7. How Can I Use AI?

Some companies provide an AI engine to supersede a search engine. The AI bots direct the user to the exact page, based on its understanding of natural language. In many cases, AI can interpret spoken commands and even handwriting. If it can’t answer, it will direct the question to the right person on the help staff. The biggest advantage of an AI bot is that it can handle the most common questions on its own. This can even include questions that you wouldn’t think to put on a regular message board like, “what’s the Wi-Fi password?”, or “Who’s bringing the bagels this Friday?” Companies that invest in an AI and bot add-on to their knowledge base can increase their productivity because they aren’t distracted as much by small interruptions.

8. How Will I Add New Content?

A Knowledge Management System isn’t much good if the information doesn’t get updated when you learn more. You should decide who gets to update the database before getting started. Consider whether customers should have access, or all employees, or only trusted employees. Also, don’t just think about who has permission to add to the knowledge base, think about how you can encourage your team and even customers to add useful information.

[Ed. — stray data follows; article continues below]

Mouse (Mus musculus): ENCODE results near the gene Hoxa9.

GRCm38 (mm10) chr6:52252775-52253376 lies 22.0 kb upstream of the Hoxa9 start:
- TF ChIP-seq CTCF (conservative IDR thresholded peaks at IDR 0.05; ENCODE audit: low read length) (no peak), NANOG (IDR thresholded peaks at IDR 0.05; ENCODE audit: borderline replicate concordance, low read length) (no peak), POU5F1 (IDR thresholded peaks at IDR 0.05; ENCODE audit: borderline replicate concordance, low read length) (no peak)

The Final Word

Having a KMS can be a great investment of your time, and can eventually give you back tones of time each week to focus on your business. But it’s very important to plan ahead so that you’re not overwhelmed with new features, half of which you end up paying for but never using. First, game out what you want your KMS to accomplish, then discuss it with the sales rep for the service. To get the best results, take advantage of the trial period to see what works as well in practice as in theory, then take the time necessary to migrate the data and start training your team.